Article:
By Simon Kent.
Two recent reports point to the possibility of an imminent oil deal between Baghdad and Erbil over revenues and exports, following the breakdown of the fourth revenue and exports deal in early 2015.
In an interview with Kurdish publication Rudaw, KRG spokesman Safeen Dizayee (pictured) noted that there was a positive view of new Iraqi Minister of Oil Jabar Ali al Luaibi,
“We are ready for talks and express our gratitude towards the new oil minister. If there is a strong will in Baghdad for negotiations, of course we are ready to meet. But for us the issue is not personal, as we had the same problems with former oil minister Adil Abdul Mahdi, who was even a great friend of the Kurds.”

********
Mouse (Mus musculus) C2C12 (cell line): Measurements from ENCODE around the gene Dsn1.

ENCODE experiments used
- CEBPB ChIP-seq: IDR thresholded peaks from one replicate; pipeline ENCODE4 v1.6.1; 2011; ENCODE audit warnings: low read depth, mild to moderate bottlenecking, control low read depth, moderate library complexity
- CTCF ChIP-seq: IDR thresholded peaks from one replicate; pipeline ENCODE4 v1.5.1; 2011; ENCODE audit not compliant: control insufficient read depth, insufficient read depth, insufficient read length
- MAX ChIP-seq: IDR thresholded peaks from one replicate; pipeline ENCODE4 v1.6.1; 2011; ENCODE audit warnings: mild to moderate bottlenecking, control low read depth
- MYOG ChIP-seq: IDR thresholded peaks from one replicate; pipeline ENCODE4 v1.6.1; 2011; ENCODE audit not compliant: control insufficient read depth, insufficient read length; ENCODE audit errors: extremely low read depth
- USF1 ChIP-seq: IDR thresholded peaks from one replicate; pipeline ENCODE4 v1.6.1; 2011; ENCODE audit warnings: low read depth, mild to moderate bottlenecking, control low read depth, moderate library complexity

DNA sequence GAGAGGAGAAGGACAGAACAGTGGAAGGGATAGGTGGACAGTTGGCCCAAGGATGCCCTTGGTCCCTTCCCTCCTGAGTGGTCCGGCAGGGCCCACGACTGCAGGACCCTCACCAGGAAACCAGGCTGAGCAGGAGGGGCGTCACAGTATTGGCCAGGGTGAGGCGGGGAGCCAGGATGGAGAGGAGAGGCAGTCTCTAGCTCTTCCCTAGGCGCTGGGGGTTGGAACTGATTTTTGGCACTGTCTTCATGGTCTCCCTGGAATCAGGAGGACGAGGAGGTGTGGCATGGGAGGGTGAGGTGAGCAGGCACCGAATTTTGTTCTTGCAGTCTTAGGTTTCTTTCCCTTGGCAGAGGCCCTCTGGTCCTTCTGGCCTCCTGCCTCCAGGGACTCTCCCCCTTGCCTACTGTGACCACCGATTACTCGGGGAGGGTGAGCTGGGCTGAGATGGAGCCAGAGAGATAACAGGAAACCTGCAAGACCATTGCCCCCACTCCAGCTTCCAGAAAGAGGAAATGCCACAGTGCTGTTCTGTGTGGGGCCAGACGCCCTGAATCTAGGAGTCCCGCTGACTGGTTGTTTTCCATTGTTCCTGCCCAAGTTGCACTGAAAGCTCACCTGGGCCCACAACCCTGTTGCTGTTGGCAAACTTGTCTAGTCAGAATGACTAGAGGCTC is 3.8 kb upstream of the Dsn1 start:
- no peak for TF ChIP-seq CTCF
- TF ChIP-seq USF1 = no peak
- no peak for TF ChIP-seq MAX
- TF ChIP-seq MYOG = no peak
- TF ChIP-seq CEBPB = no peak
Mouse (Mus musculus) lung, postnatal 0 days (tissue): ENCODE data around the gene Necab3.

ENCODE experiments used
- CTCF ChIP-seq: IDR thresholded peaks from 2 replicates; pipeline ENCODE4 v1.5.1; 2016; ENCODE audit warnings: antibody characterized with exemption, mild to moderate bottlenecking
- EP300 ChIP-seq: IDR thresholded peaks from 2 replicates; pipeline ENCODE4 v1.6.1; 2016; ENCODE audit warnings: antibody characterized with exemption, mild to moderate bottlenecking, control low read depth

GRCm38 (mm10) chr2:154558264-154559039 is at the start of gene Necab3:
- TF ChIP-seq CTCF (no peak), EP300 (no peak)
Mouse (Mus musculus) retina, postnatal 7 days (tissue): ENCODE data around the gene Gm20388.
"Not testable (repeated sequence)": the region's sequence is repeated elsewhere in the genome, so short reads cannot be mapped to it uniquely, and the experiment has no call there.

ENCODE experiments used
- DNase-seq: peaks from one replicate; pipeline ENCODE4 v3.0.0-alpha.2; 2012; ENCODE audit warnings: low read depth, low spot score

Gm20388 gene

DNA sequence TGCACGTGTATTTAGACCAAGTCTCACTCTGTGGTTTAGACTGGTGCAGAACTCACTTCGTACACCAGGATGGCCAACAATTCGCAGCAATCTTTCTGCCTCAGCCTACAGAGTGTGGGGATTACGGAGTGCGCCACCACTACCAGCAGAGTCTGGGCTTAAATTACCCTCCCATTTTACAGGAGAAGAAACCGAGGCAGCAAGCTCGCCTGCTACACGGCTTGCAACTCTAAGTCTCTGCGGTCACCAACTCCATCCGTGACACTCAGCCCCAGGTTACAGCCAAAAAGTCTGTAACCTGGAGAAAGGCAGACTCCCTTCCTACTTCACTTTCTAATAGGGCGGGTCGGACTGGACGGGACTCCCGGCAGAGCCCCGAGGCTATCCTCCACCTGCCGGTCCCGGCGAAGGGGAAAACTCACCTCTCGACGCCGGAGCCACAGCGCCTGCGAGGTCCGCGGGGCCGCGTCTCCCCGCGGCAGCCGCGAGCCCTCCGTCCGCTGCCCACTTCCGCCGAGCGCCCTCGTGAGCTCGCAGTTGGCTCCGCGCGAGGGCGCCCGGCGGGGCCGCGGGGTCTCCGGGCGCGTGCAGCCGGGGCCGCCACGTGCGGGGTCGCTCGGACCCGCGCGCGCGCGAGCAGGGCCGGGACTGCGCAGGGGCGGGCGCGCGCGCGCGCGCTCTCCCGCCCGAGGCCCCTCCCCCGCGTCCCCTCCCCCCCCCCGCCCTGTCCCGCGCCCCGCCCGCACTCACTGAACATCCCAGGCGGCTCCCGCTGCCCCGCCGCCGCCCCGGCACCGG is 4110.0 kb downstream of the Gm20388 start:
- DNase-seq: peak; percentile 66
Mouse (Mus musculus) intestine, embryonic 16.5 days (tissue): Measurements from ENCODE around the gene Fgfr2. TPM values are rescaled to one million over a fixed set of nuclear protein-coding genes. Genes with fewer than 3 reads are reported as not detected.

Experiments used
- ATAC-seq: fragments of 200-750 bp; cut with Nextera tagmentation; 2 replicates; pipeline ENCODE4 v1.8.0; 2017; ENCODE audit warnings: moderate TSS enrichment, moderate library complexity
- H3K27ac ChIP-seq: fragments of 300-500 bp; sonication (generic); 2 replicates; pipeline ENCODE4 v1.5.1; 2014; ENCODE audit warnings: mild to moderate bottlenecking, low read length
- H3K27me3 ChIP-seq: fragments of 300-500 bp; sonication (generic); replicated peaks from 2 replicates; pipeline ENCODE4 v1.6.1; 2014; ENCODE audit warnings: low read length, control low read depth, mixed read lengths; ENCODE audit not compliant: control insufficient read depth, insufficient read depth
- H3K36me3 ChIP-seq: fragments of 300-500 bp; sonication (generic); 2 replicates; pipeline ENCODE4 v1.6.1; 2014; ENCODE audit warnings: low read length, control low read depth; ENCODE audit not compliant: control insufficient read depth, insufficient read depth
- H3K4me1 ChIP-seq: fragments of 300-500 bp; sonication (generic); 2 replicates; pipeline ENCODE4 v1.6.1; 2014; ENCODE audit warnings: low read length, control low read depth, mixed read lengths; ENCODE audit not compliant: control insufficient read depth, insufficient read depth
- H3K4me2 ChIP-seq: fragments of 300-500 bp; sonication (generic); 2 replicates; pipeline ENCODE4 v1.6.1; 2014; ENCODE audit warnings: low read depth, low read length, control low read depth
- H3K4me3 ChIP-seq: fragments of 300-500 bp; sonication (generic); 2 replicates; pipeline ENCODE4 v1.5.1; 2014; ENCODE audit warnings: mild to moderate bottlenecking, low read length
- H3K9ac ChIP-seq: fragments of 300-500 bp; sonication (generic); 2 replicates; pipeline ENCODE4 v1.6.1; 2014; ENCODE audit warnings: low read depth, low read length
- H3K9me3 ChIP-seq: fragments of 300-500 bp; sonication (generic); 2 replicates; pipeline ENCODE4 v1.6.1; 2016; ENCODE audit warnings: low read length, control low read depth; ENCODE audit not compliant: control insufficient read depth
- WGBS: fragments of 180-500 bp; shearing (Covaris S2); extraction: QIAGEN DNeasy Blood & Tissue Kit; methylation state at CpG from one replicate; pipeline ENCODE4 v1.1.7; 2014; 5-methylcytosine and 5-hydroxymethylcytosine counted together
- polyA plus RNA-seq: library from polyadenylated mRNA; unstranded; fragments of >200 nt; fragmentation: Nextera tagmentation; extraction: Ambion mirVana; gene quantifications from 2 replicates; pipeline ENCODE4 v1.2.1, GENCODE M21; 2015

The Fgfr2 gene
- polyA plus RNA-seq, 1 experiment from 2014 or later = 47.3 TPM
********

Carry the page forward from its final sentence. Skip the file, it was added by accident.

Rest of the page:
At the same time, Iraq Oil Report quoted un-named officials who said that Iraq’s North Oil Company were now pumping oil into Kurdish export infrastructure.
Such a deal may be welcome to both Baghdad and Erbil, who are straining to consolidate expenditure following the oil price collapses and facing domestic public unrest. But at the same time, Kurdish President Barzani is touting Kurdish independence, and the issue of independent Kurdish exports in Baghdad is extremely controversial for some politicians.